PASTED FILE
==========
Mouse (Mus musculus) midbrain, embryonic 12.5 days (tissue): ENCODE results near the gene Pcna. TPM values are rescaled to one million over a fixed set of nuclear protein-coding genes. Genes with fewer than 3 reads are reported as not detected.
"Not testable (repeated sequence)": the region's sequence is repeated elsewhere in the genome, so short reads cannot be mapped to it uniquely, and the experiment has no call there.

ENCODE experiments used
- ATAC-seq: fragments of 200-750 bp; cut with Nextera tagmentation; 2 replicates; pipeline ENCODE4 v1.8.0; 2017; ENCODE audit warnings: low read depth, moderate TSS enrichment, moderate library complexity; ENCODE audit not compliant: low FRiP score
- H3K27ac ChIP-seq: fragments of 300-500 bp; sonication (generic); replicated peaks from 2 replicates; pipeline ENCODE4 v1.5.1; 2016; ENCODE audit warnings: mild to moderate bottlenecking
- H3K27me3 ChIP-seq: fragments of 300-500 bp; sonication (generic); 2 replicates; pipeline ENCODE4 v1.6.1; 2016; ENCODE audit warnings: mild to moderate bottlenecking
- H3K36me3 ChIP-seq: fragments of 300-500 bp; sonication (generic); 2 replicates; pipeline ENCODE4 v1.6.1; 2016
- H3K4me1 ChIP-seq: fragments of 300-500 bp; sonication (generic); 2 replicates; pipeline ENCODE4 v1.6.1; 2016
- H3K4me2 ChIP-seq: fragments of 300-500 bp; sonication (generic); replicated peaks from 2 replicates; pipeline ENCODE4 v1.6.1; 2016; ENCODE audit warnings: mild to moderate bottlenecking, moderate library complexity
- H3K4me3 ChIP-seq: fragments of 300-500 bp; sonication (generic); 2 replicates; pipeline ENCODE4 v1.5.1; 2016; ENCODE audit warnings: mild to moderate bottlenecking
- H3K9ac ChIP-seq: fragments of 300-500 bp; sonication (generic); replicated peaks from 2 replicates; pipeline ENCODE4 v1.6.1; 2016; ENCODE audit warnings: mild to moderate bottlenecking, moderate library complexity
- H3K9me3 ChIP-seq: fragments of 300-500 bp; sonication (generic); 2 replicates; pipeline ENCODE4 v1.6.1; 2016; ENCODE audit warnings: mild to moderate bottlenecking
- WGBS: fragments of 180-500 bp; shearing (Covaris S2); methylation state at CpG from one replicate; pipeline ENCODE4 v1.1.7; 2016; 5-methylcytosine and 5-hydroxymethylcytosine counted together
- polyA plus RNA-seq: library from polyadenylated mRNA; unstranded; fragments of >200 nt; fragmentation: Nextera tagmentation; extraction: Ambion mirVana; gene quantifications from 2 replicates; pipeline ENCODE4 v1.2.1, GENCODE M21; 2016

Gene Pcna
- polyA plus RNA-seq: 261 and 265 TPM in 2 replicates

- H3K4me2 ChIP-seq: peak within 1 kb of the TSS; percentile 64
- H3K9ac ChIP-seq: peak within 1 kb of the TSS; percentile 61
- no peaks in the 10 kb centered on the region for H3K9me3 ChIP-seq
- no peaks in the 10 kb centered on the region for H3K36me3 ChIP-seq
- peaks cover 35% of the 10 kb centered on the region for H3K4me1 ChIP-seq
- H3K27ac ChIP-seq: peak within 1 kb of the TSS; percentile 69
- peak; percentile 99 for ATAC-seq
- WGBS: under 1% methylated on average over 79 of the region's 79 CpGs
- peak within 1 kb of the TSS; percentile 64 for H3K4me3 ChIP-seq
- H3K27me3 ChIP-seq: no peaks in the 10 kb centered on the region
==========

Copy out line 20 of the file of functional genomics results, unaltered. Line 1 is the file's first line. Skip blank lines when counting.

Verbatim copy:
- no peaks in the 10 kb centered on the region for H3K36me3 ChIP-seq